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  • A Chapter in Her Life (1923):A "Chapter" on the History, Aesthetics, and Ethics of Lois Weber's Filmmaking
  • Marcia Landy

Lois Weber's filmmaking career emerged during an era of opportunities for aspiring women in a developing cinema industry, and Weber—director of such socially significant works as Suspense (1913), Hypocrites (1914), The Dumb Girl of Portici (1916), Where Are My Children (1916) and the Blot (1921)—was, "without doubt, the most important woman director of the silent era."1 However, A Chapter in Her Life, Weber's 1923 film based on novelist Clara Louise Burnham's Jewel: A Chapter in Her Life (1903),2 has rarely been seriously examined by film historians. With the exception of Shelley Stamp's wide-ranging Lois Weber in Early Hollywood,3 critical literature has perpetuated the narrative of Weber's fall from her position as a dominant silent-era filmmaker by claiming that her films became out-of-date and hence forgotten. The director has been treated, historically, with condescension for "trying to improve the human race" through her "morality plays."4 Examining the relationship of A Chapter in Her Life to film history, social history, and women "reformers" in the second decade of the 20th century makes it possible to confront the film's poor reception and reflect on whether the film was indeed out of step with its times, a position some reviewers have attributed to Weber's "now anachronistic and preachy style."5

Rather than simply accept these assessments of Weber's personal and professional failure to keep up with the changing culture of 1920s Hollywood, one must expose her entry into another "chapter" of cinema history by probing her self-conscious and creative uses of fable, trope, and sensation. This chapter is defined by the problematic figure of Mary Baker Eddy and her unsettling connection to feminist and film history, as well as by the figure of youth as a counter-text to residual and emerging iconic sentiments of the cinematic child. Further, this film must also be explored in terms of its stylistic connections with European filmmakers such as Germaine Dulac, who articulated a form of filmmaking in which "the inner life [is] made perceptible by images."6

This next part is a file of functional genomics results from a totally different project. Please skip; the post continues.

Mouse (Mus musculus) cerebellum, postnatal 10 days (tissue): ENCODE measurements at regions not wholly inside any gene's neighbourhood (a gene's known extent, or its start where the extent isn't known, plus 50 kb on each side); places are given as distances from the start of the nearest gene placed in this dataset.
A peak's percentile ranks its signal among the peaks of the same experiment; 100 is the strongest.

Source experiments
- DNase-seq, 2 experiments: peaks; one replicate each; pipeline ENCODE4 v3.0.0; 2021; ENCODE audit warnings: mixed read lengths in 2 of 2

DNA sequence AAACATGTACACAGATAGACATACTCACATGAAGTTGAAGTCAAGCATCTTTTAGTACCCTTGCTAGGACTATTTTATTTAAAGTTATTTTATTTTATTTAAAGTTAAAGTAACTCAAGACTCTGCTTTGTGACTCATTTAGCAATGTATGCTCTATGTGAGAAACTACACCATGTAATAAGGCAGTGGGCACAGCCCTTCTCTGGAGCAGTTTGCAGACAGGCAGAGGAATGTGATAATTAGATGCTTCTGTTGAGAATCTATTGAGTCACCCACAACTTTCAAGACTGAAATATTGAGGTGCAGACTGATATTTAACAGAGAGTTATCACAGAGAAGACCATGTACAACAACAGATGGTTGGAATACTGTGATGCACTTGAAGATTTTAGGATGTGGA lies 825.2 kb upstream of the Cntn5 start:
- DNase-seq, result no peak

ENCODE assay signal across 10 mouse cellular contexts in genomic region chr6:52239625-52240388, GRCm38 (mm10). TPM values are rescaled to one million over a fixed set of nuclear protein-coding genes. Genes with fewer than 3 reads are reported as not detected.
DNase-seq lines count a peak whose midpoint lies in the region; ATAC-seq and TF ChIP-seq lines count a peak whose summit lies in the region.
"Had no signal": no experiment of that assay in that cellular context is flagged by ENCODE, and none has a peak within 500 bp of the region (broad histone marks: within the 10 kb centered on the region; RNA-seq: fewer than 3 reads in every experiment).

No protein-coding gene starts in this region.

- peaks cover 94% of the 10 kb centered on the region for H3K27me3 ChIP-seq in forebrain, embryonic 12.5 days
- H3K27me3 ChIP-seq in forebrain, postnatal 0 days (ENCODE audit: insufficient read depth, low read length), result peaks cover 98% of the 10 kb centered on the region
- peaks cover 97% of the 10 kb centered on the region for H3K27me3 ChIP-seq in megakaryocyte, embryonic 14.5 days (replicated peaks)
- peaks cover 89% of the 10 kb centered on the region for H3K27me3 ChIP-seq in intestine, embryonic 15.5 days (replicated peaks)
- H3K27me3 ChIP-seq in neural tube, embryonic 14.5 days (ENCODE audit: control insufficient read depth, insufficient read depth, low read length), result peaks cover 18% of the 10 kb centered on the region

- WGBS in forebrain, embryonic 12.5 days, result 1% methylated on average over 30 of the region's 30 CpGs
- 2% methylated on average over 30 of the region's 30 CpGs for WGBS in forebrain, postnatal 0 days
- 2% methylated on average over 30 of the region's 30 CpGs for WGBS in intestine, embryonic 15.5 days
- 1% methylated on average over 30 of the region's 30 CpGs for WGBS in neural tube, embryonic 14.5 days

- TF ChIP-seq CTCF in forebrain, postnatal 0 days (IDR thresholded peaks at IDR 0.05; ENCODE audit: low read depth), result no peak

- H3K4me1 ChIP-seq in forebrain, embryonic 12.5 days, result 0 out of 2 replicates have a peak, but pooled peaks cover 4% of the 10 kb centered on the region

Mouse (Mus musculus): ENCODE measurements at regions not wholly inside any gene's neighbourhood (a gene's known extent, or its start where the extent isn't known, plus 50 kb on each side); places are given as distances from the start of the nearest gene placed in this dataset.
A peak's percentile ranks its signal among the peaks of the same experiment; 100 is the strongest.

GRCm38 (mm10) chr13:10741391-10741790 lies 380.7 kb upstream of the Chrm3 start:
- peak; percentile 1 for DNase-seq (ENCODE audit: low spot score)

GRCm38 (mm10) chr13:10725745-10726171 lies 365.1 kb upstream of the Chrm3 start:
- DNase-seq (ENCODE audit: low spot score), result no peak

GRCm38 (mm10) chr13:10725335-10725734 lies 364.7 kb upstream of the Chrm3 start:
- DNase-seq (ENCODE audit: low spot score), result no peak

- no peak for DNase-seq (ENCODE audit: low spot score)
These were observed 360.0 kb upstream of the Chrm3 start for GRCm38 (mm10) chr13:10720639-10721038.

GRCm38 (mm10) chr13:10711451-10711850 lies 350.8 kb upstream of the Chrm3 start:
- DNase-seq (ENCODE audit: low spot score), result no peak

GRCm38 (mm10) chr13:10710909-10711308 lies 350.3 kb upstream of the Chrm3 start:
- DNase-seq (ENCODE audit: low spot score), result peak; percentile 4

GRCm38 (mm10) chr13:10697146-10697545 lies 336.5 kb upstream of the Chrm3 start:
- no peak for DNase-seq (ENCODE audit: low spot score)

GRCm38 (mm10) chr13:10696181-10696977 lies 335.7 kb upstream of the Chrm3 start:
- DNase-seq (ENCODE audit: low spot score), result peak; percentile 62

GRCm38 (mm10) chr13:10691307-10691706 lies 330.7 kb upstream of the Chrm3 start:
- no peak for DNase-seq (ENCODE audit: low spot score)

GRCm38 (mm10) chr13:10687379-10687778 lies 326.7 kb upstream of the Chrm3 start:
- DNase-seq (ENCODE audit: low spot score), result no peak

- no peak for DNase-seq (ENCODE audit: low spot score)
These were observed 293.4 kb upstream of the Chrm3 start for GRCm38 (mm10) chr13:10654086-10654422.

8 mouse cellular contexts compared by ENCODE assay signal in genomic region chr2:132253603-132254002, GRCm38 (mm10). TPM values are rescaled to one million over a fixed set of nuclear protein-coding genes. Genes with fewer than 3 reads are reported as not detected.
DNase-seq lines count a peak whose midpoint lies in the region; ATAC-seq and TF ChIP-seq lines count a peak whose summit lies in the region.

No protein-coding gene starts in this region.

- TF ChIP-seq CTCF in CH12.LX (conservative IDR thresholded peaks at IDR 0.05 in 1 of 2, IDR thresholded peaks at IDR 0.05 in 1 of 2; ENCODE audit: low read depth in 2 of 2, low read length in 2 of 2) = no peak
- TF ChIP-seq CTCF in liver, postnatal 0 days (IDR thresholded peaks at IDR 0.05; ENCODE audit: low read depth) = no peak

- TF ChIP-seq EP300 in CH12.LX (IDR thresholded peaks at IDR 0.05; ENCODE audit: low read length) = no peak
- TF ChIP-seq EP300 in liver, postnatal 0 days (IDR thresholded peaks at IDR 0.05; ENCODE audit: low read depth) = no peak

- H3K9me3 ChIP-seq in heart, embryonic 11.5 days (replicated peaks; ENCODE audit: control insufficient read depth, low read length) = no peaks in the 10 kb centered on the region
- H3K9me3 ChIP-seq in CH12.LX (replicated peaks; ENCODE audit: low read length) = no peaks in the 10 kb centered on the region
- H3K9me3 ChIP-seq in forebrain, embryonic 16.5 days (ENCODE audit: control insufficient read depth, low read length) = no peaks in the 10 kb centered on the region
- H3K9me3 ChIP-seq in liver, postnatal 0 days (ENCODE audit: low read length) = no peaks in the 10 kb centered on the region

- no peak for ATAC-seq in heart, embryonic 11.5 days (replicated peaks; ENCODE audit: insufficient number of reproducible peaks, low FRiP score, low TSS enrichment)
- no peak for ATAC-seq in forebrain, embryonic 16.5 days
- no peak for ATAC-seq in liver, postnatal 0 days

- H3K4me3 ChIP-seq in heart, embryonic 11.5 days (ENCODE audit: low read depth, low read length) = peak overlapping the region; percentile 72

The object of this essay is not to redeem Weber or those who influenced her, but to examine the histories in her cinematic texts—histories involving feminism's unsettled relations to language, subjectivity, and unresolved conflicts between mind and body (especially characteristic of Dulac who, in the teens and early twenties, experimented with the moving image through style to create a cinema that feels and thinks7)—through the lens of individuals in an embattled culture. Through its portraits of the domestic trials of girls and women, A Chapter in Her Life digs beneath the surface narrative to create "an emotional agency in suggestion."8

A close analysis of the film reveals central stylistic and thematic features to be both discretely autobiographical and analytic of 1920s-1930s American cinema, for better or worse. Perhaps the most important influence on these features was that of the controversial Mary Baker Eddy on ideas of the child (in this case the female child)—specifically the idea that the child embodies aesthetic and ethical concerns that Weber struggled to articulate through intelligence and affect (rather than preaching, as is often claimed). A controversial feminist filmmaker, Weber would have been drawn to the contentious figure of Mary Baker Eddy despite the bias exhibited toward Eddy's life and work. In this film's use of tropes involving the importance of thinking by means of cinema, the film's treatment of the child becomes an alternative mode for imagining the evolution of a culture in transition from one of repressiveness to one of responsiveness and care for the other. [End Page 46]

Music, Disharmony and Interiority

A Chapter in Her Life takes place in the home of the wealthy and dysfunctional Everingham family, dubbed "Castle Discord" by the young Jewel (Jane Mercer) for good reason. The cast of bleak characters is headed by a bitter paternal figure, Grandfather Everingham (Claude Gillingwater), who is eternally disappointed in his offspring (with one son deceased and the other...


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